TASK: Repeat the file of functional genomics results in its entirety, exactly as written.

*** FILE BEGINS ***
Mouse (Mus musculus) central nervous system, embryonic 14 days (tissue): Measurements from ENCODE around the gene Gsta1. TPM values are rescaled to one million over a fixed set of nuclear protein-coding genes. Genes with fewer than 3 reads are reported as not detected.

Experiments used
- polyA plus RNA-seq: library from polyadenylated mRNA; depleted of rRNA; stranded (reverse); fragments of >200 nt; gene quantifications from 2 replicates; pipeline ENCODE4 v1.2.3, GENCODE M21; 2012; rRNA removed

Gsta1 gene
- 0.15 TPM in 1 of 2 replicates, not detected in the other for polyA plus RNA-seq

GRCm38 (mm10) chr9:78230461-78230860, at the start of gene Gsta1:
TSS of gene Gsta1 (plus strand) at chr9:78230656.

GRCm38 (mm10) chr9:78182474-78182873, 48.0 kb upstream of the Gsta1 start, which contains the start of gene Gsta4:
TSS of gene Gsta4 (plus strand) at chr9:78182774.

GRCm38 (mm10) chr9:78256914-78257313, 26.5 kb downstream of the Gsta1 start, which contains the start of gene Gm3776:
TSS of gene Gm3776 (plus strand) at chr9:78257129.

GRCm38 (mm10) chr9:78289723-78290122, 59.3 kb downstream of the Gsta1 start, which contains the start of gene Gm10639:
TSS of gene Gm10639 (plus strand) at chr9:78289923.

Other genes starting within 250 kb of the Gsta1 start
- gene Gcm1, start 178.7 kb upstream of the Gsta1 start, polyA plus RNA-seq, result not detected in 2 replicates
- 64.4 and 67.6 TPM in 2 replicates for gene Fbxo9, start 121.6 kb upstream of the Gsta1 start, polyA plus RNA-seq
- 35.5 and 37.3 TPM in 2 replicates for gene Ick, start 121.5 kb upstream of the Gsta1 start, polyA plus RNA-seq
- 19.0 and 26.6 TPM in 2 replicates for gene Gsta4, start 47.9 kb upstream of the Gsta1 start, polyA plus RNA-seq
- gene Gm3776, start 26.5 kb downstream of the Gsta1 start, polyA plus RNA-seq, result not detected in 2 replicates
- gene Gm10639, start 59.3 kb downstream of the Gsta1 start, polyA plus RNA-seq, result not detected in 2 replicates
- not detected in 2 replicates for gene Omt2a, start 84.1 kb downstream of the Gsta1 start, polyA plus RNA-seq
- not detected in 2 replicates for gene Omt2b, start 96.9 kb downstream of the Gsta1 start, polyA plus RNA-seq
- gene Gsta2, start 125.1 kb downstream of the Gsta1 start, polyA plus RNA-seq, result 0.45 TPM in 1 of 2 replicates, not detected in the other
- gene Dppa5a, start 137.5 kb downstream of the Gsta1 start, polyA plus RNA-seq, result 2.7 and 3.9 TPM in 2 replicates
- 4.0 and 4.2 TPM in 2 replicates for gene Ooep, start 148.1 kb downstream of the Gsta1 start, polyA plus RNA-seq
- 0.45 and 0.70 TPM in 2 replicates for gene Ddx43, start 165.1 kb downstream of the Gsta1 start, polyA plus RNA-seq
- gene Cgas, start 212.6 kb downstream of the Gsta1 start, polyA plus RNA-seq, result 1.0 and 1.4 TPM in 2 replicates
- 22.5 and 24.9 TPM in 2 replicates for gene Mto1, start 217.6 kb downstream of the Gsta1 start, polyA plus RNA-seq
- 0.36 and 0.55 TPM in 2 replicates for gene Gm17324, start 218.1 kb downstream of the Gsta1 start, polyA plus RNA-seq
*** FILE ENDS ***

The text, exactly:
Mouse (Mus musculus) central nervous system, embryonic 14 days (tissue): Measurements from ENCODE around the gene Gsta1. TPM values are rescaled to one million over a fixed set of nuclear protein-coding genes. Genes with fewer than 3 reads are reported as not detected.

Experiments used
- polyA plus RNA-seq: library from polyadenylated mRNA; depleted of rRNA; stranded (reverse); fragments of >200 nt; gene quantifications from 2 replicates; pipeline ENCODE4 v1.2.3, GENCODE M21; 2012; rRNA removed

Gsta1 gene
- 0.15 TPM in 1 of 2 replicates, not detected in the other for polyA plus RNA-seq

GRCm38 (mm10) chr9:78230461-78230860, at the start of gene Gsta1:
TSS of gene Gsta1 (plus strand) at chr9:78230656.

GRCm38 (mm10) chr9:78182474-78182873, 48.0 kb upstream of the Gsta1 start, which contains the start of gene Gsta4:
TSS of gene Gsta4 (plus strand) at chr9:78182774.

GRCm38 (mm10) chr9:78256914-78257313, 26.5 kb downstream of the Gsta1 start, which contains the start of gene Gm3776:
TSS of gene Gm3776 (plus strand) at chr9:78257129.

GRCm38 (mm10) chr9:78289723-78290122, 59.3 kb downstream of the Gsta1 start, which contains the start of gene Gm10639:
TSS of gene Gm10639 (plus strand) at chr9:78289923.

Other genes starting within 250 kb of the Gsta1 start
- gene Gcm1, start 178.7 kb upstream of the Gsta1 start, polyA plus RNA-seq, result not detected in 2 replicates
- 64.4 and 67.6 TPM in 2 replicates for gene Fbxo9, start 121.6 kb upstream of the Gsta1 start, polyA plus RNA-seq
- 35.5 and 37.3 TPM in 2 replicates for gene Ick, start 121.5 kb upstream of the Gsta1 start, polyA plus RNA-seq
- 19.0 and 26.6 TPM in 2 replicates for gene Gsta4, start 47.9 kb upstream of the Gsta1 start, polyA plus RNA-seq
- gene Gm3776, start 26.5 kb downstream of the Gsta1 start, polyA plus RNA-seq, result not detected in 2 replicates
- gene Gm10639, start 59.3 kb downstream of the Gsta1 start, polyA plus RNA-seq, result not detected in 2 replicates
- not detected in 2 replicates for gene Omt2a, start 84.1 kb downstream of the Gsta1 start, polyA plus RNA-seq
- not detected in 2 replicates for gene Omt2b, start 96.9 kb downstream of the Gsta1 start, polyA plus RNA-seq
- gene Gsta2, start 125.1 kb downstream of the Gsta1 start, polyA plus RNA-seq, result 0.45 TPM in 1 of 2 replicates, not detected in the other
- gene Dppa5a, start 137.5 kb downstream of the Gsta1 start, polyA plus RNA-seq, result 2.7 and 3.9 TPM in 2 replicates
- 4.0 and 4.2 TPM in 2 replicates for gene Ooep, start 148.1 kb downstream of the Gsta1 start, polyA plus RNA-seq
- 0.45 and 0.70 TPM in 2 replicates for gene Ddx43, start 165.1 kb downstream of the Gsta1 start, polyA plus RNA-seq
- gene Cgas, start 212.6 kb downstream of the Gsta1 start, polyA plus RNA-seq, result 1.0 and 1.4 TPM in 2 replicates
- 22.5 and 24.9 TPM in 2 replicates for gene Mto1, start 217.6 kb downstream of the Gsta1 start, polyA plus RNA-seq
- 0.36 and 0.55 TPM in 2 replicates for gene Gm17324, start 218.1 kb downstream of the Gsta1 start, polyA plus RNA-seq